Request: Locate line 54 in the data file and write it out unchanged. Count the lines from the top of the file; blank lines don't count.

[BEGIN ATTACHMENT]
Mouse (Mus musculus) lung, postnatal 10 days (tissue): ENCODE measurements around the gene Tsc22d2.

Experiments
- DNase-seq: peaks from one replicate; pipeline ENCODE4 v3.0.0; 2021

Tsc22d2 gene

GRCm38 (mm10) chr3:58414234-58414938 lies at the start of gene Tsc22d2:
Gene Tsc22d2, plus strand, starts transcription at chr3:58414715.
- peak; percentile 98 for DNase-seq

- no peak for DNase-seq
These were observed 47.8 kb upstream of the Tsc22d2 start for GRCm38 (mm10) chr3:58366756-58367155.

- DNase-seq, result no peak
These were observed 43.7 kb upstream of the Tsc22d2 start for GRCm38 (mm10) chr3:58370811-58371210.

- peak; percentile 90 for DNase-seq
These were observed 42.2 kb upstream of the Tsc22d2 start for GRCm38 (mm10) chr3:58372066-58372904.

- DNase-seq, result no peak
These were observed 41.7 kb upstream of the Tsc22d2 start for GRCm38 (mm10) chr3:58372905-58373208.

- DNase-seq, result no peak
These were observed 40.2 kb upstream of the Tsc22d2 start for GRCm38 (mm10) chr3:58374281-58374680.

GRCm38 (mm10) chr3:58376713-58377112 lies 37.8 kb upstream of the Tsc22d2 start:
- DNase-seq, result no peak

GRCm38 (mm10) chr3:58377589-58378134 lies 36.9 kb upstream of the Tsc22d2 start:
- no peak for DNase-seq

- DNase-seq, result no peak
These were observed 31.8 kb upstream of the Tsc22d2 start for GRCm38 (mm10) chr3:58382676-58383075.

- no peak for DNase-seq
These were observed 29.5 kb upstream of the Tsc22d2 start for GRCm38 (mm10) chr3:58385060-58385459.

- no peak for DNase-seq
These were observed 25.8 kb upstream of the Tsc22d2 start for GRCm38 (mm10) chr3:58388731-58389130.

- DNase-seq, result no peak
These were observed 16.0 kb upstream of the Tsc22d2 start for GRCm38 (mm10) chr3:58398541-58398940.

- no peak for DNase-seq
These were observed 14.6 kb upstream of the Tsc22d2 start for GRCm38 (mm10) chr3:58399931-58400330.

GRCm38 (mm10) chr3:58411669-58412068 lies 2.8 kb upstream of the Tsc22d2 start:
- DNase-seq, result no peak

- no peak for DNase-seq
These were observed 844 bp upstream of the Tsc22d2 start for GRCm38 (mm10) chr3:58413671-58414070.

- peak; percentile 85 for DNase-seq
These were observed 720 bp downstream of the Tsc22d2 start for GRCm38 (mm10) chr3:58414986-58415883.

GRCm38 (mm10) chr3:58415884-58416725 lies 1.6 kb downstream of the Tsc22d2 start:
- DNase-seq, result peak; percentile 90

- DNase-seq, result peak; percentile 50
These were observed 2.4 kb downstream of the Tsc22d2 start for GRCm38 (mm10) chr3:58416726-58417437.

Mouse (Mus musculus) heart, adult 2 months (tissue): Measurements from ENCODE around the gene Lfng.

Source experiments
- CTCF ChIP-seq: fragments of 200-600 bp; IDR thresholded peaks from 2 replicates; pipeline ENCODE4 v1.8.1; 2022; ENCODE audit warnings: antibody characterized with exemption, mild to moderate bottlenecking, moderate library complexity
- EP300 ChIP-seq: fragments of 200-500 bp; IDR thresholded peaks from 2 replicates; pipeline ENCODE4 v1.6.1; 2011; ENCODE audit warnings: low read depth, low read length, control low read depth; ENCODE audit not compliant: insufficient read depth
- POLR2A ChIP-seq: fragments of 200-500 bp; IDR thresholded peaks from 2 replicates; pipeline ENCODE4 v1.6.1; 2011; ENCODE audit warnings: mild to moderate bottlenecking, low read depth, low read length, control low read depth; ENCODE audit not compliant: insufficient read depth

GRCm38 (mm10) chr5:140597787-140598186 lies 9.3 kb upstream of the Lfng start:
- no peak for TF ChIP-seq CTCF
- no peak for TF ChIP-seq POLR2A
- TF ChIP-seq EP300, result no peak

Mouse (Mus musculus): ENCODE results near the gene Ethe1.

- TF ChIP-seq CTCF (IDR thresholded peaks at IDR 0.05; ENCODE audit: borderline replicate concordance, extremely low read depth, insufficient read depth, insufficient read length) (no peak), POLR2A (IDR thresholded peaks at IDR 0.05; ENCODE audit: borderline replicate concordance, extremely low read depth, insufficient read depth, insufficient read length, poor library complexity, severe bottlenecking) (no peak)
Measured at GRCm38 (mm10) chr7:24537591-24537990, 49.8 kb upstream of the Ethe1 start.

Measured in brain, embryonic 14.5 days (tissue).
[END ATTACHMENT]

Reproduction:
Measured in brain, embryonic 14.5 days (tissue).